- Edited by Geoffrey L. Buckley and Yolonda Youngs.
- Includes a chapter by Yolonda Youngs. “Chapter 4: Wild, Unpredictable, and Dangerous: A Historical Geography of Hazards and Risks in U.S. National Parks”
- Seventeen chapters plus seventy four images and maps, a preface by Craig E. Colten and Lary M. Dilsaver and introduction, and an afterword by Dr. William Wyckoff.
Available at Rowman and Littlefield Publishers
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A robust reminder of how the ‘environmental turn’ has transformed historical geography, integrating nature, in complex and subtle ways, into stories about how places and people have changed over time. The result is the creation of yet another disciplinary classic. . . .The essays are empirically rich, theoretically informed, and grounded in narratives about particular places and how they have changed over time. . . . The volume’s impressive array of contributors will be a ‘Who’s Who List’ of dominant thinkers and writers in this field for a long time to come. We are fortunate that Buckley and Youngs have brought them together in this impressive new volume, and their collective effort should go a long way to continue energizing a vibrant, growing subfield within the discipline.
— William Wyckoff, Montana State University (from the afterword)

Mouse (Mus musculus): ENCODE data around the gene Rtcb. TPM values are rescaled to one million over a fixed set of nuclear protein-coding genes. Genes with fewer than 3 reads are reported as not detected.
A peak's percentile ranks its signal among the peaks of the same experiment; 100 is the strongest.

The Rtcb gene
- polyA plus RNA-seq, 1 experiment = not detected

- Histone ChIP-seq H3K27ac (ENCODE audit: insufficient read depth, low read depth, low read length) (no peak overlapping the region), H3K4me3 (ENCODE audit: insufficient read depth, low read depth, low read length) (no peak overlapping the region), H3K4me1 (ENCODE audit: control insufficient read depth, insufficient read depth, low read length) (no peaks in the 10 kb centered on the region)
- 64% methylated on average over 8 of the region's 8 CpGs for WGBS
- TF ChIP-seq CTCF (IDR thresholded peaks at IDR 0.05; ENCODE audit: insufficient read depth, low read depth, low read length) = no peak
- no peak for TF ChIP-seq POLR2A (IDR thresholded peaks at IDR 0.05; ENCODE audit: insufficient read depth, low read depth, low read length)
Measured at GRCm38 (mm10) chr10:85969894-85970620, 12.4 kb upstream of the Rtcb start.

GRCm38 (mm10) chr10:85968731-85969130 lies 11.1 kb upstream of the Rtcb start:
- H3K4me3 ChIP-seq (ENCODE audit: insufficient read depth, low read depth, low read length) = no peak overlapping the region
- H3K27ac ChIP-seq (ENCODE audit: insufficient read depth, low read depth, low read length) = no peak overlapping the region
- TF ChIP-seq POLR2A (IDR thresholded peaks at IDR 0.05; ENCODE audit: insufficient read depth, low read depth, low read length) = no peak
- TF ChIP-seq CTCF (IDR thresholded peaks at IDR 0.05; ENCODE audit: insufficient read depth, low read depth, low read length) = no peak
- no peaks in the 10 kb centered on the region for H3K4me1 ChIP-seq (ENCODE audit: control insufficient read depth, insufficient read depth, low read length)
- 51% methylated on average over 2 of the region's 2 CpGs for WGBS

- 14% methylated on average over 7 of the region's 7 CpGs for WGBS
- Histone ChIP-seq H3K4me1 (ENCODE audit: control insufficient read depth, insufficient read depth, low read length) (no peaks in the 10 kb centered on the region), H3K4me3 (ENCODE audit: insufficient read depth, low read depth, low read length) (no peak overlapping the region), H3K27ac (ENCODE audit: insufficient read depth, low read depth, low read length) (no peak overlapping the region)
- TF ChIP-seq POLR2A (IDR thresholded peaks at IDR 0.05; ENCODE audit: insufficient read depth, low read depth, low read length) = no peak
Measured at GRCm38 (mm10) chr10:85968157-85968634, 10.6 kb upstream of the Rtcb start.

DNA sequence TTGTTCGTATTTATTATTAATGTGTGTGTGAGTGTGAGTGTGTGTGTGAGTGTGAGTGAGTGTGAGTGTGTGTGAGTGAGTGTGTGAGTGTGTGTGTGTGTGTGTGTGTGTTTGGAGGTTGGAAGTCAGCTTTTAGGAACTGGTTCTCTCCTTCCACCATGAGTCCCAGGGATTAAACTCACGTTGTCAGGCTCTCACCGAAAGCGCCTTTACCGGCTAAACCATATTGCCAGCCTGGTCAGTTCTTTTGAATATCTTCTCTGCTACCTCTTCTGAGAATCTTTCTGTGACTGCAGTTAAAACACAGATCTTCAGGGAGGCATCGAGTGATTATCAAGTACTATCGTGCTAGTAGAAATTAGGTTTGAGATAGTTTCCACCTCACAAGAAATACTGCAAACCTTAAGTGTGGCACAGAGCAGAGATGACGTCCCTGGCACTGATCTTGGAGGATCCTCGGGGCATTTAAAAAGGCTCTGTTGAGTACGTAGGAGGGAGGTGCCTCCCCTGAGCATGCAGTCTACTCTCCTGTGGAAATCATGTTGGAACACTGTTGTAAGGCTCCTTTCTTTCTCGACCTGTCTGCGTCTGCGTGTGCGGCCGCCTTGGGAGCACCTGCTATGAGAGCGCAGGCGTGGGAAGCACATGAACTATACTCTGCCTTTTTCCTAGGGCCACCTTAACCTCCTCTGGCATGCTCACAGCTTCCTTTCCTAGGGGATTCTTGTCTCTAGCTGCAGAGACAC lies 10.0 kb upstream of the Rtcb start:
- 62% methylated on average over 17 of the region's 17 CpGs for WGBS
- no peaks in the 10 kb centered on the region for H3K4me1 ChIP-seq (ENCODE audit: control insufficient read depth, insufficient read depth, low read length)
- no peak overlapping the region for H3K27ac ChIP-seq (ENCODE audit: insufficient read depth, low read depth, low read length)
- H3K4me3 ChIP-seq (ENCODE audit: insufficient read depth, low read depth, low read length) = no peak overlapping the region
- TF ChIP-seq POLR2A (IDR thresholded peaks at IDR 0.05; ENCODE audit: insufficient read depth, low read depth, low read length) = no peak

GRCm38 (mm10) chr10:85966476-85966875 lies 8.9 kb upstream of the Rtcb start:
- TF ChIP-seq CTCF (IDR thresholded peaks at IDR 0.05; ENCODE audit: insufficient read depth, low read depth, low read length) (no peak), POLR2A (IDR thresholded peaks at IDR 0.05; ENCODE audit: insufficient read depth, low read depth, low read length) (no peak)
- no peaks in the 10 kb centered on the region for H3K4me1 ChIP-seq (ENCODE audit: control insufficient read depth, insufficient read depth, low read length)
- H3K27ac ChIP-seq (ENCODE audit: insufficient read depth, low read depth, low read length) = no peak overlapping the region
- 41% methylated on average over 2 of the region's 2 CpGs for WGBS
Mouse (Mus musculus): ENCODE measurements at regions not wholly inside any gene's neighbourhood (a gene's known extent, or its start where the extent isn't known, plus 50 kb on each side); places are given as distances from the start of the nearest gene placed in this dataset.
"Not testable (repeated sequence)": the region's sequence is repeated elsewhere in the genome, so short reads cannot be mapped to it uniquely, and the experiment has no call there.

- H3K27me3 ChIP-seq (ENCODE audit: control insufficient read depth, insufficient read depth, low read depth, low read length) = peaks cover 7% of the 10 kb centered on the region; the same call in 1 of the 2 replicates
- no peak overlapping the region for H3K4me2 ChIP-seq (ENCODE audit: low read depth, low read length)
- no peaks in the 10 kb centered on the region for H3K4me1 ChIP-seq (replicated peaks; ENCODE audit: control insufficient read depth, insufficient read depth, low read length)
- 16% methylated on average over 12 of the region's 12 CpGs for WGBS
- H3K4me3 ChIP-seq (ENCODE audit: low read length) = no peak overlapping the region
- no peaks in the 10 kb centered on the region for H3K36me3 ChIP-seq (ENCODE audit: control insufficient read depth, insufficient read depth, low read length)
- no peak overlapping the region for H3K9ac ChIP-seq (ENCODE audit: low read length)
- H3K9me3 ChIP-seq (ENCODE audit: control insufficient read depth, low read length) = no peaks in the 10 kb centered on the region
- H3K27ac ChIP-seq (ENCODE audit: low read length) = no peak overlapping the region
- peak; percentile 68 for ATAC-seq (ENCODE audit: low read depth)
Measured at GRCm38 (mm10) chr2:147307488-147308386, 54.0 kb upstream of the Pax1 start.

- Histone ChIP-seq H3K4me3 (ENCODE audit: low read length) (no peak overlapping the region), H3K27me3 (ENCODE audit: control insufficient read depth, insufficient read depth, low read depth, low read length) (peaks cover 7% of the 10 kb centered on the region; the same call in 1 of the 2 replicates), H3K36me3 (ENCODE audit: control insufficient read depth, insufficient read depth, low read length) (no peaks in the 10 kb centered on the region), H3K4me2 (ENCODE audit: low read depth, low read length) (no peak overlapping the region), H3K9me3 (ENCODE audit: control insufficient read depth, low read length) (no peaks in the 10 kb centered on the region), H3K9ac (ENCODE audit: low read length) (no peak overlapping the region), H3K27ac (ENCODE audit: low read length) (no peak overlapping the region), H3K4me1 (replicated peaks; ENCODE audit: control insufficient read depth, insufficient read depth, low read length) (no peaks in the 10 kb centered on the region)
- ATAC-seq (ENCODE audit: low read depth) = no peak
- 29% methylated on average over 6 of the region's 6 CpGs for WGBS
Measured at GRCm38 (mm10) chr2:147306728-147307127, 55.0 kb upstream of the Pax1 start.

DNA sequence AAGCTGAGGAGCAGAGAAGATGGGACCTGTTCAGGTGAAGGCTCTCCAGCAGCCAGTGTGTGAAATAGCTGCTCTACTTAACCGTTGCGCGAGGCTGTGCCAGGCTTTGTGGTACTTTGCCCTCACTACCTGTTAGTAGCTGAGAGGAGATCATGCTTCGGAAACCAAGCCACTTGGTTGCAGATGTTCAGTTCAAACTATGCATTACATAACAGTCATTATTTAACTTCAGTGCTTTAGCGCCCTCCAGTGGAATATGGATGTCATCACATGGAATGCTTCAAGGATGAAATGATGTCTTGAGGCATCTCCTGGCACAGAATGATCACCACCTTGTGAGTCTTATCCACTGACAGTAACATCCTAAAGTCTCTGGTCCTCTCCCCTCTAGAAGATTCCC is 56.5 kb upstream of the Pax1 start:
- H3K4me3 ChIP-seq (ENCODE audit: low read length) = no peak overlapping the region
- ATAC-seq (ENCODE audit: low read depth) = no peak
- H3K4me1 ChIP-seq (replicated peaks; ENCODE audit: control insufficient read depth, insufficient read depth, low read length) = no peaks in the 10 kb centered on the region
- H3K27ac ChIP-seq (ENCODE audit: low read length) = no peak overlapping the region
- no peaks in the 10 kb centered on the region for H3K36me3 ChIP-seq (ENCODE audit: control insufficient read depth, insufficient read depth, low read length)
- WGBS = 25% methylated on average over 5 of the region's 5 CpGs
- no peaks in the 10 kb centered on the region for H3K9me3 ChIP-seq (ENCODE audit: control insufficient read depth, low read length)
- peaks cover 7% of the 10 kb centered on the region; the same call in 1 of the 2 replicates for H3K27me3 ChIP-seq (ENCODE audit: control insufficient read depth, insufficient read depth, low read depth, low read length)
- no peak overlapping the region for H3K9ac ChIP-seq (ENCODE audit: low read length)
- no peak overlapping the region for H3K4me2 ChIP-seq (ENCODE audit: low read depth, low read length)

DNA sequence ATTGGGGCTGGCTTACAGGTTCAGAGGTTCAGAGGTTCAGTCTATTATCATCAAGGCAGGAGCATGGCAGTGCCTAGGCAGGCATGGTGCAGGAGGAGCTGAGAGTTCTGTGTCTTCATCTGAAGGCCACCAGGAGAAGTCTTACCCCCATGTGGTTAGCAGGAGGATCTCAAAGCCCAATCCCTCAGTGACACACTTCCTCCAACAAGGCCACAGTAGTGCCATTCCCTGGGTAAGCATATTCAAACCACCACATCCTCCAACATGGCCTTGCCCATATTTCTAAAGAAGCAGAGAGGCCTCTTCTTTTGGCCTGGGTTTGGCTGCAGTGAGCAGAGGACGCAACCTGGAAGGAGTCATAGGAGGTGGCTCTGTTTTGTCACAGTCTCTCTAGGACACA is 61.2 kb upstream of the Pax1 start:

This innovative book provides a dynamic—and often surprising—view of the range of environmental issues facing the United States today. A distinguished group of scholars examines the growing temporal, spatial, and thematic breadth of topics historical geographers are now exploring. Seventeen original chapters examine topics such as forest conservation, mining landscapes, urban environment justice, solid waste, exotic species, environmental photography, national and state park management, recreation and tourism, and pest control. Commemorating the twenty-fifth anniversary of the publication of the seminal work The American Environment: Interpretations of Past Geographies, the book clearly show much has changed since 1992. Indeed, not only has the range of issues expanded, but increasing number of geographers are forging links with environmental historians, promoting a level of intellectual cross-fertilization that benefits both disciplines. As a result, environmental historical geographies today are richer and more diverse than ever. The American Environment Revisited offers a comprehensive overview that gives both specialist and general readers a fascinating look at our changing relationships with nature over time.
By exploring the complex links between humans and nature, the intriguing case studies in this landmark collection offer surprising and valuable insight into humanity’s role in shaping the world.
— Graeme Wynn, emeritus, University of British Columbia
Essential reading! Buckley and Youngs have assembled a powerful collection of work by the nation’s leading scholars in environmental historical geography. Like this volume’s namesake, The American Environment Revisited is certain to influence an entire generation of students and scholars wishing to explore the intersection of nature, geography, and history. Offering critical insights on topics ranging from invasive species to pesticide risk and from urban land use disputes to public land accessibility, these essays provide a snapshot of the current breadth and depth of the field. Academically robust, yet thoroughly engaging and highly readable, this is a must-read resource for anyone seeking a contextualized understanding of the nation’s environment.
— Randall Wilson, Gettysburg College